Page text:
Upheaval at the SRC: Ramirez to step down
By Helen Gym on Aug 19, 2009 11:30 AM
Sources inside and outside the District have informed me that School Reform Commissioner Heidi Ramirez will announce her intention to resign from the SRC. The announcement is expected this afternoon when the SRC convenes.
The announcement follows months of Superintendent Arlene Ackerman’s public critiques and complaints about Ramirez’s inquiries into areas such as the budget and contracts. It also follows Gov. Rendell’s decision in the spring to put Ramirez’s re-nomination in limbo and open angling by Harrisburg legislators to get Republican representation on the SRC. One can only guess that Ramirez, whom Governor Rendell once praised as “the most qualified” member of the SRC for her education background, got little backing from state or city officials.
And that bodes poorly for future oversight of the District.
3:10 p.m. District spokesperson confirms Commissioner Ramirez will resign soon during today's SRC meeting.
6 p.m. Fighting back tears, Heidi Ramirez resigns, saying her educational vision is now "inconsistent" with that of the District. Superintendent Arlene Ackerman notably waited to be the last person to stand in acknowledging Commissioner Ramirez and rolled her eyes before standing. Read her resignation letter and the text of her public statement.
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Since the departure of former chair Sandra Dungee Glenn, Commissioner Ramirez has been the most publicly engaged member of the SRC, and despite criticisms from the superintendent, has earned public appreciation for her respectful manner toward speakers at SRC meetings, her frequent involvement in community events and affirmation of community participation, as well as her efforts to make the SRC a more engaged and publicly accountable body.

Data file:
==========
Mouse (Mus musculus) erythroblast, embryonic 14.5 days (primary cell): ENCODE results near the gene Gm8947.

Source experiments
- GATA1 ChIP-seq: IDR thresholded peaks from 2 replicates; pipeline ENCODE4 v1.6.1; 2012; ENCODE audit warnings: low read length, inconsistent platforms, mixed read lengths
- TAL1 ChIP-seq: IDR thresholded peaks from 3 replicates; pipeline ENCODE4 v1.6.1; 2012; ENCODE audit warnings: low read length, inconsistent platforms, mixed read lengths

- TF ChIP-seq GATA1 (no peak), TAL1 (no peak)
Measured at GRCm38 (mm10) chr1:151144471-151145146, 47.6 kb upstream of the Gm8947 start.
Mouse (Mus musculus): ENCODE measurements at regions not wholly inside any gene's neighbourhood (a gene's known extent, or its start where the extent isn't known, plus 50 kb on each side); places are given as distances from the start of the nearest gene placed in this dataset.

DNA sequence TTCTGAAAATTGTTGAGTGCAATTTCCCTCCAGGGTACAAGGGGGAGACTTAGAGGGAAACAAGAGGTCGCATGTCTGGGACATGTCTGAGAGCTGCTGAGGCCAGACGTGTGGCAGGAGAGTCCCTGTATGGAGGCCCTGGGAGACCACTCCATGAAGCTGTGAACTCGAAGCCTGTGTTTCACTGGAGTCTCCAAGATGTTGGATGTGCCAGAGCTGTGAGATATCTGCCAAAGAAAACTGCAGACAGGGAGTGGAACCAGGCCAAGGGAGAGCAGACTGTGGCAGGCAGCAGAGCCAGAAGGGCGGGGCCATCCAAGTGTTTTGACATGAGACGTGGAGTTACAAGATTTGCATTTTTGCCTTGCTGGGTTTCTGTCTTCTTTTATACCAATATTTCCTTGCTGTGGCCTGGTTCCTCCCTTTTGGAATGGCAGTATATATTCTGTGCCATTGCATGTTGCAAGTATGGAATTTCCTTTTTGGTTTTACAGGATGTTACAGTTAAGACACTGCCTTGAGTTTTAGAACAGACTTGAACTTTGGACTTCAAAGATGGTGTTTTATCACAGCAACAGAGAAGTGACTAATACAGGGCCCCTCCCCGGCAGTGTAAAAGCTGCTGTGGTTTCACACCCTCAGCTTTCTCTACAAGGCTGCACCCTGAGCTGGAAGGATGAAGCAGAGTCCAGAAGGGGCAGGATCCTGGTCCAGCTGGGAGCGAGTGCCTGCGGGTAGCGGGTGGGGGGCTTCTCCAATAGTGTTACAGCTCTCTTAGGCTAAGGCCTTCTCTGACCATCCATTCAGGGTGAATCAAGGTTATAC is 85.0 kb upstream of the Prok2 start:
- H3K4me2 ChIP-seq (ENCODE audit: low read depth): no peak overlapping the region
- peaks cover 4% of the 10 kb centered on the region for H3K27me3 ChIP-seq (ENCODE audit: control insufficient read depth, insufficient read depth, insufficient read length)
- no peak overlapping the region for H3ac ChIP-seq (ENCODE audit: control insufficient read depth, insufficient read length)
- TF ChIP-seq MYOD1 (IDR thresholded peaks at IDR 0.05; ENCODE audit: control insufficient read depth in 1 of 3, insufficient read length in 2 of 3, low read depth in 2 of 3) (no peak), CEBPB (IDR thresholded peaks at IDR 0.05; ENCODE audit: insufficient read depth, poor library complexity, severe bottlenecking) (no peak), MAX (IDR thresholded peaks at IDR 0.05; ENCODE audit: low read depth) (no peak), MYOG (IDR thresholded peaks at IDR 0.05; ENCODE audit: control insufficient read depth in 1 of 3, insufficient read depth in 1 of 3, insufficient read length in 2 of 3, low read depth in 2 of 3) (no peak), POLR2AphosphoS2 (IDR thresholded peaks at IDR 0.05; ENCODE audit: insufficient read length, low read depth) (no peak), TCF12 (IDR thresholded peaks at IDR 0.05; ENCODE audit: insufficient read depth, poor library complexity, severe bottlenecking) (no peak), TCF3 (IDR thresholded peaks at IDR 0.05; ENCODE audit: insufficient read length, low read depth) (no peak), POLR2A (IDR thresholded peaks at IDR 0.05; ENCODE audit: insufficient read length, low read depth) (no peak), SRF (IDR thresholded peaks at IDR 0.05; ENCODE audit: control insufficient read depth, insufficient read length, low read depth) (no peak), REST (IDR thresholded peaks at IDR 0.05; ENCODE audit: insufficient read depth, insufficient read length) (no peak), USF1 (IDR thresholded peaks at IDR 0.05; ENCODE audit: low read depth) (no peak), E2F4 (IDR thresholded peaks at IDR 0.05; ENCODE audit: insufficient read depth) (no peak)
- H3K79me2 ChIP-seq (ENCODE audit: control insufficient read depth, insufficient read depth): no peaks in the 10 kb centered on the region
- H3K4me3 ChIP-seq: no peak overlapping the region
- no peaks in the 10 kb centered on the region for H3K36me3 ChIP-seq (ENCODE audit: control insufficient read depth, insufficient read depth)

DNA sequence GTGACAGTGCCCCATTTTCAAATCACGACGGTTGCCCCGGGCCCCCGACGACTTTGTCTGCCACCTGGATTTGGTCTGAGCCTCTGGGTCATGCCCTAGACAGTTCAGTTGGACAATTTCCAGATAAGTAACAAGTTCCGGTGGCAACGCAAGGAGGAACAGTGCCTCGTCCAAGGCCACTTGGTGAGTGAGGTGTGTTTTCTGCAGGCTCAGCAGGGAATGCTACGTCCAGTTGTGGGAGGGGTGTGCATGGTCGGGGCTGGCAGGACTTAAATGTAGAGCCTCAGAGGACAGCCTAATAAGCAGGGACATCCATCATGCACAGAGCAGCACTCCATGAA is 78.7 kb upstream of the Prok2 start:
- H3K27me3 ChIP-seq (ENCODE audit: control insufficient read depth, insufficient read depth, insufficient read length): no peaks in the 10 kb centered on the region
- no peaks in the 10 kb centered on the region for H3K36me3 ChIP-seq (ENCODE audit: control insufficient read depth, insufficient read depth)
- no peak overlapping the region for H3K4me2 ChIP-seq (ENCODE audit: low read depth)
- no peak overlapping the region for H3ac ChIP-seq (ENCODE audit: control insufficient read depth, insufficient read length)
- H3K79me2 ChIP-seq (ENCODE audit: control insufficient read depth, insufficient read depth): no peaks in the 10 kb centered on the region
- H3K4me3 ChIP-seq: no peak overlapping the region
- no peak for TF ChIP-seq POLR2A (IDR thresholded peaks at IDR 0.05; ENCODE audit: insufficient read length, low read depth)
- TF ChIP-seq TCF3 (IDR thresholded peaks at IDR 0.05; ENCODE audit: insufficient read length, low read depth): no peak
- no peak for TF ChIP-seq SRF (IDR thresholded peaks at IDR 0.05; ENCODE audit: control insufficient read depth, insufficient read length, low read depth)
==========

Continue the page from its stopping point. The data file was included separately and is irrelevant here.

More important, though, was her interest in taking her public role seriously. She tackled critical and often overlooked issues such as teacher efficacy and retention, emphasized the importance of boosting basic school budgets, and consistently inquired about data backing up decisions. On a board where her colleagues often sat through entire meetings without raising a single public question on millions of dollars of contracts, heart-wrenching public testimony, or announcements of major changes in policy, Commissioner Ramirez stood out as someone who wanted the District to publicly explain the rationale for large contracts, major policy shifts, and budget alignment.
Her inquiries were often met with open hostility from Superintendent Ackerman, whose criticisms became noteworthy enough for their own coverage in the press. The superintendent balked at Commissioner Ramirez' inquiries and concerns on issues as varied as data background on Teach for America, contracts for the as yet undefined Renaissance Schools plan, budgeting for the Superintendent’s Imagine 2014 strategic plan, and the wholesale renewal of all the Education Management Organizations (EMOs).